When you’re considering agile, look at the quality and the speed together to ensure you can conduct deeper research in less time.

5. Measure your success

Transforming from a company that approaches research the traditional way into an agile-first organization is only possible if you get your team to buy in.

An easy way to convince even the most skeptical colleagues to give agile a whirl is to measure your success. That way, you can bring data to the table when selling it in the next meetings.

agile average cost per interviewee

One customer who was using one-on-one interviews to vet new ideas was able to complete 10 times more studies on the same budget, 

moving research timelines from three to six weeks to three to six days. Another customer was able to demonstrate not only bringing products to market faster—and they were also able to generate 250% ROI on warranty claims.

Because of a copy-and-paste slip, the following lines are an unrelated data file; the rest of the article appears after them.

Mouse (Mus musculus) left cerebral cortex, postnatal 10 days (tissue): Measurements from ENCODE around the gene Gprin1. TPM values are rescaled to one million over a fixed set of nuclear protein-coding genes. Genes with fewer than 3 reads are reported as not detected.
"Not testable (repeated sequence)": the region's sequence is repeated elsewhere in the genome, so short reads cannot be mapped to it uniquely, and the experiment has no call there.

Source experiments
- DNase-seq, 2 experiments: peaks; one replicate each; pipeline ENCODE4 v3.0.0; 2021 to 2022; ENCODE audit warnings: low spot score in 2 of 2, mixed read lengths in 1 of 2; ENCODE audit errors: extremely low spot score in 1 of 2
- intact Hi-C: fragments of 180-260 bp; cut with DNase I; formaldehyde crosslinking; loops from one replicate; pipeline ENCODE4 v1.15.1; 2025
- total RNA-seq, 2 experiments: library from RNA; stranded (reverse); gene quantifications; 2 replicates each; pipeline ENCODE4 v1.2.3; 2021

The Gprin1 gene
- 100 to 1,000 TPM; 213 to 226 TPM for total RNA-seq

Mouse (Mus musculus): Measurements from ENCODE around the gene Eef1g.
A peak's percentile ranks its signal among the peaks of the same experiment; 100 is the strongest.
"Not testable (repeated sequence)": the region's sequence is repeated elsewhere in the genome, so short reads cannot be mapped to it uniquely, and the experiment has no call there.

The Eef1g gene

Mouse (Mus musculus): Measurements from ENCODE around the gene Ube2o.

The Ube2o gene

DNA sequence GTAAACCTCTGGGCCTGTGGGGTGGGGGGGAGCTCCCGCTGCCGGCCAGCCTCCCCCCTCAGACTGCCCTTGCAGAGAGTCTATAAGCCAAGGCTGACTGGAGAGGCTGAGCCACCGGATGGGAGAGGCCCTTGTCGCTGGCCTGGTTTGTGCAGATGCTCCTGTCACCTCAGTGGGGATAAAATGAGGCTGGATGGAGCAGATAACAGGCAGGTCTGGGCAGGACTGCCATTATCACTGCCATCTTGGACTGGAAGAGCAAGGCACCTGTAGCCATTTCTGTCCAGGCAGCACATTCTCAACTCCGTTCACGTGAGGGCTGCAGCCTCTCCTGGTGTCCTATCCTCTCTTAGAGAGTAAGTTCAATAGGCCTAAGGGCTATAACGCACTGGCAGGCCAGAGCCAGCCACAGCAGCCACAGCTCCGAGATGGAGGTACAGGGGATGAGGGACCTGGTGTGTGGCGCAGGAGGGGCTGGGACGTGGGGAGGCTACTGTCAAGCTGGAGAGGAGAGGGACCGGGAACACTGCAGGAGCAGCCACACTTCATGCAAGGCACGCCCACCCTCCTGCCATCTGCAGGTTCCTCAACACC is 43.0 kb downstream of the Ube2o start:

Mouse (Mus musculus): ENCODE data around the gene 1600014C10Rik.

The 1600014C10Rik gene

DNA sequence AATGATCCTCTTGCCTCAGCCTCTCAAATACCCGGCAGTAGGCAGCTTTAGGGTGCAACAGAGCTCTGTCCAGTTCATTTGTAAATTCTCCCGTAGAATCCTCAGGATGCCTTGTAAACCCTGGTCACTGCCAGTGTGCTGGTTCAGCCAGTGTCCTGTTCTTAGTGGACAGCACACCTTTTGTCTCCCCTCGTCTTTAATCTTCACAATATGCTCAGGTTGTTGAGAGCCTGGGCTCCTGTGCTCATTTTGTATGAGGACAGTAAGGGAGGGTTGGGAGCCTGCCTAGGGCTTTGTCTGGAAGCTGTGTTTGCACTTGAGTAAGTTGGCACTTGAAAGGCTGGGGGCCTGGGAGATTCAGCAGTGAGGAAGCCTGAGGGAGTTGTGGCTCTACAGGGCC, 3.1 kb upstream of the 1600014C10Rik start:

By measuring your success and showing the impact on meeting the organizations goals, it’ll be that much easier to bake agile research into the foundation of your organization.

Agile is more than just a platform or set of tools—it’s a mindset

If you’re looking to bring better products to market faster, it’s worth exploring agile research.

But online qualitative technology like Digsite is only half of the equation. In addition to a robust agile research provider, you also need the right governing philosophies and mindsets.

With a solid framework in place and the tools needed to help you deliver, you can unlock the full potential of agile research—delighting stakeholders and customers along the way.

To learn more about how agile research can transform the way your organization builds, positions, and packages products, check out our guide to Agile Research.


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Posted In: Market Research, Quantitative Research, Agile

Monika Wingate

Monika Wingate

Monika Wingate is the CEO of Digsite, a leading agile qualitative research technology that makes it fast and easy for teams to learn from and iterate with consumers. She has more than 20 years of marketing, innovation and market research experience, including positions at General Mills, Pillsbury, and the A.C. Nielsen Center for Marketing Research at University of Wisconsin-Madison. She is a frequent speaker and regular blogger on research topics.